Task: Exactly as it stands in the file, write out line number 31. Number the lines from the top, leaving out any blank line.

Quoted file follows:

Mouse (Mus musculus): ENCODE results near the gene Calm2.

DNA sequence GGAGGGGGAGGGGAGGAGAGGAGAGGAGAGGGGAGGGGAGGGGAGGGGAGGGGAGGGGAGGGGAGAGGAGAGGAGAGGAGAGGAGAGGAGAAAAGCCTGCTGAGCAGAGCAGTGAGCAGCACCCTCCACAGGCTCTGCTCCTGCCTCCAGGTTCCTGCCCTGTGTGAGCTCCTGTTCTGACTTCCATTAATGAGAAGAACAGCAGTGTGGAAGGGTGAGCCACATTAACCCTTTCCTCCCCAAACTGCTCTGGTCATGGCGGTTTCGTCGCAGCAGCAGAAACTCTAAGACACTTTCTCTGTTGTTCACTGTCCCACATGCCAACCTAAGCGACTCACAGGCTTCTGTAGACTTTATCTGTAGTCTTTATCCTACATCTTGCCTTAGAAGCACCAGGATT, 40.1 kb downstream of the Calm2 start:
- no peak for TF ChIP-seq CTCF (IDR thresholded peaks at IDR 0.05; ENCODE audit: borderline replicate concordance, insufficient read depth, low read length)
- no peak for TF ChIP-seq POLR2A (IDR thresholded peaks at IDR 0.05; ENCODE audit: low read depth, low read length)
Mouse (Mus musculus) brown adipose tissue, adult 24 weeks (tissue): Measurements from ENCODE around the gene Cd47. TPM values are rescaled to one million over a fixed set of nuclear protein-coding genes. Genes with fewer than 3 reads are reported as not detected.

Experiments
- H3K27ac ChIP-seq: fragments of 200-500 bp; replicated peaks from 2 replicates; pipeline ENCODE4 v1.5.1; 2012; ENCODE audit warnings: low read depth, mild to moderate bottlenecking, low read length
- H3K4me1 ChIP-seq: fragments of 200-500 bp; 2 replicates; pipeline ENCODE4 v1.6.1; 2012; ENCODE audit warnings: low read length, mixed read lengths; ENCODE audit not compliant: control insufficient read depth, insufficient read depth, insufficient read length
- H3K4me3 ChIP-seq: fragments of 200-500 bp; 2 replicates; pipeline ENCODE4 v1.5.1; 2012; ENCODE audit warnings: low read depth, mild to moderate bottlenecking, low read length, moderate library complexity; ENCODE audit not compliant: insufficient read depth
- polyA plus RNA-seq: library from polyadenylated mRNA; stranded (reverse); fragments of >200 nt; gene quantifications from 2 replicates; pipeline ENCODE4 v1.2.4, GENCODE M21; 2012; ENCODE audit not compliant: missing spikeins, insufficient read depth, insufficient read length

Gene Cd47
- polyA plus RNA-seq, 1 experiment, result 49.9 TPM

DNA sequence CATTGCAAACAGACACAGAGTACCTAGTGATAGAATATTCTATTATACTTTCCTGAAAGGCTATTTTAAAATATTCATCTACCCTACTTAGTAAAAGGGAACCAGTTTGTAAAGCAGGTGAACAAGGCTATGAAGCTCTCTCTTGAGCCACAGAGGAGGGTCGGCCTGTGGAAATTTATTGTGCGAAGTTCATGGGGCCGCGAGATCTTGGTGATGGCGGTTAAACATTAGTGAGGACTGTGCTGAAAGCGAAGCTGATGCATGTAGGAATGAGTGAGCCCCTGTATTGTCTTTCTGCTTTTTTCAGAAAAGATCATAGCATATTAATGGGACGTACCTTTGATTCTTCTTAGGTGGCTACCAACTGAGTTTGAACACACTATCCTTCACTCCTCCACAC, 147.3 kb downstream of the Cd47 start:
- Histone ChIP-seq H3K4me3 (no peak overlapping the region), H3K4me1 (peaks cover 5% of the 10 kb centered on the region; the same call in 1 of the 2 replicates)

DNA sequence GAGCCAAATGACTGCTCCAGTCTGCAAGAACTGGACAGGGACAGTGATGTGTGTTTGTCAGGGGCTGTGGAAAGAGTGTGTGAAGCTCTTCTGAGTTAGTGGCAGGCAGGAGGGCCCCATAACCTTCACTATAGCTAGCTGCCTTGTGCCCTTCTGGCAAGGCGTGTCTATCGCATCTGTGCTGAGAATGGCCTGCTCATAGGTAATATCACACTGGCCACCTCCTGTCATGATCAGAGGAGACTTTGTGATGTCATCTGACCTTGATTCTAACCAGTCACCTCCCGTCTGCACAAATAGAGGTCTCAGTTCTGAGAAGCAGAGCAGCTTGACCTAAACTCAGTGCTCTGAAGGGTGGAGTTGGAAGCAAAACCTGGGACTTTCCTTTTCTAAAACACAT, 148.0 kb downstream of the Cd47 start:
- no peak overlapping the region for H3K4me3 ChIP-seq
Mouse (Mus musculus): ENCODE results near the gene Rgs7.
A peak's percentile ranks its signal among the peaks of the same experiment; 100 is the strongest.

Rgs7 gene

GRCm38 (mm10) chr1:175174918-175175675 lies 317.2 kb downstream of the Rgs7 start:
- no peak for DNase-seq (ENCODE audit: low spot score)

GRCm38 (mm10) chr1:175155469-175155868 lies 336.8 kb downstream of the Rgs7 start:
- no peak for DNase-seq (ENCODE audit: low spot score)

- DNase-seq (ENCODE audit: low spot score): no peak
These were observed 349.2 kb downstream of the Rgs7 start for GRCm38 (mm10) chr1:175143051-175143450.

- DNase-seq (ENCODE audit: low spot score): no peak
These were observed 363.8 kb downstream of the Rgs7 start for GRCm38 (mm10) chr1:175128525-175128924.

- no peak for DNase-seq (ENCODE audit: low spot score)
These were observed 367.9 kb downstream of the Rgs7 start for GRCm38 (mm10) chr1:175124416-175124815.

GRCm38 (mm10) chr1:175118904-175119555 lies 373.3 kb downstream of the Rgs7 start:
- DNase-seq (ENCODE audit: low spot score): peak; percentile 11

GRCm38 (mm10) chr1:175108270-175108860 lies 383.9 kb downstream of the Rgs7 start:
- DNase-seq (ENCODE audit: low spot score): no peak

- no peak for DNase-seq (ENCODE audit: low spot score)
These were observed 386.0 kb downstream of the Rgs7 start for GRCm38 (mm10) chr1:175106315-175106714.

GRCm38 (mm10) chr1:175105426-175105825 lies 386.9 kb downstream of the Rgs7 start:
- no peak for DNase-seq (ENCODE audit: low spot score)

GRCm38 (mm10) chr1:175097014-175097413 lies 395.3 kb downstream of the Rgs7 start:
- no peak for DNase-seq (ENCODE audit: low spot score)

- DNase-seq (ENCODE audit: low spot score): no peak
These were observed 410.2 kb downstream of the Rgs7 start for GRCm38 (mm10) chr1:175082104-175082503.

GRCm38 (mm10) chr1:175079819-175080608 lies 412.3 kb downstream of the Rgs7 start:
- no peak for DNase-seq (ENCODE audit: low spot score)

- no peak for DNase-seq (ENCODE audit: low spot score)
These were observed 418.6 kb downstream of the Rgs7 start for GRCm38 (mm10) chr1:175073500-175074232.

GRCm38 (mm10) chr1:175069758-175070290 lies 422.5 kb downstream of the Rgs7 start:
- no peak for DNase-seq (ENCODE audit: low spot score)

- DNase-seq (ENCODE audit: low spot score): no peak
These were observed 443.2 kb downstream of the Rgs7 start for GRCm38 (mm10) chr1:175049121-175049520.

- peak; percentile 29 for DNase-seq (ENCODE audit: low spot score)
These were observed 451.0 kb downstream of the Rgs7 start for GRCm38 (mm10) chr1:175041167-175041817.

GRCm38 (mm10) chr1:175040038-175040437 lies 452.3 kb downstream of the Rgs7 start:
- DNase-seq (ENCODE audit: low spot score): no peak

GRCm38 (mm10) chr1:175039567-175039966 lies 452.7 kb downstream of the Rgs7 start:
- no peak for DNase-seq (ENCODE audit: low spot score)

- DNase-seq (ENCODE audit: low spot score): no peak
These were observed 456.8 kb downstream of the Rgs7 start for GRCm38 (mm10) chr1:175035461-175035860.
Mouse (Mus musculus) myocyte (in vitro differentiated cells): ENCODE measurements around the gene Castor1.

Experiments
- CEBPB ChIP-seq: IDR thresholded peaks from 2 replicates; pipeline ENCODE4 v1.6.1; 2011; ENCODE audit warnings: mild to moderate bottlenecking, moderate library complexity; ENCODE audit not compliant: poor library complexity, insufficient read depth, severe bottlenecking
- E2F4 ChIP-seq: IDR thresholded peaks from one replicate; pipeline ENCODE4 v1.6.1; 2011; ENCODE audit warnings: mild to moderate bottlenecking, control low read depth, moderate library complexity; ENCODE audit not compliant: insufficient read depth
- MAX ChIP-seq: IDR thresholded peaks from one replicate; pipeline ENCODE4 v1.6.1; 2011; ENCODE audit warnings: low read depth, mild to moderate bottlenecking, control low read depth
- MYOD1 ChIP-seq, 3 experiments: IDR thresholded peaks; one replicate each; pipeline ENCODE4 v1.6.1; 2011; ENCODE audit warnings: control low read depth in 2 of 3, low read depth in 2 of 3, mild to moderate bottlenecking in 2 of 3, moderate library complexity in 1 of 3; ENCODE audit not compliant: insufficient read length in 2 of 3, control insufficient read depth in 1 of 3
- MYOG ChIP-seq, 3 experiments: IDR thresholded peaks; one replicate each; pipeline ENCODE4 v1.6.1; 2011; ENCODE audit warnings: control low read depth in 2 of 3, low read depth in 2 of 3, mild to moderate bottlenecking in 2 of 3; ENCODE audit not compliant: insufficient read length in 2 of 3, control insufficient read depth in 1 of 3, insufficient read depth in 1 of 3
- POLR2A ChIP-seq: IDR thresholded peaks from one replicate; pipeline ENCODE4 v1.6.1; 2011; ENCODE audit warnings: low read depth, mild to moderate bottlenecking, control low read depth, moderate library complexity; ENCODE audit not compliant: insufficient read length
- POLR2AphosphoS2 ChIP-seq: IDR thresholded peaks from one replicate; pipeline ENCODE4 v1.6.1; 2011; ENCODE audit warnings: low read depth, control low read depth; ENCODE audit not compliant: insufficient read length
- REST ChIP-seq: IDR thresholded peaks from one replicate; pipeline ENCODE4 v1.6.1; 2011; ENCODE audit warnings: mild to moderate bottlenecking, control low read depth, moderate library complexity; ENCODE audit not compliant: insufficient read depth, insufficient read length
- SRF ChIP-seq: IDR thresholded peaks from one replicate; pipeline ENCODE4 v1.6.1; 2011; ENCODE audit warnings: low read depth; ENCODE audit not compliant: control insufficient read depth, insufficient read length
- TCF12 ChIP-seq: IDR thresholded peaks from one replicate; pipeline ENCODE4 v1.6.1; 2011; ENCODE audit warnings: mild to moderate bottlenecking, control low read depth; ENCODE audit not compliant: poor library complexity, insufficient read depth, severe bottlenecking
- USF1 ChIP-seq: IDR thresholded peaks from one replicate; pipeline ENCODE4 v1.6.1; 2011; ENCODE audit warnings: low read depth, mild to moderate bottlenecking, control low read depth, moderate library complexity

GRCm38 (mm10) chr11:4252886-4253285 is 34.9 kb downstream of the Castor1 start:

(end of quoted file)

- DNase-seq (ENCODE audit: low spot score): peak; percentile 11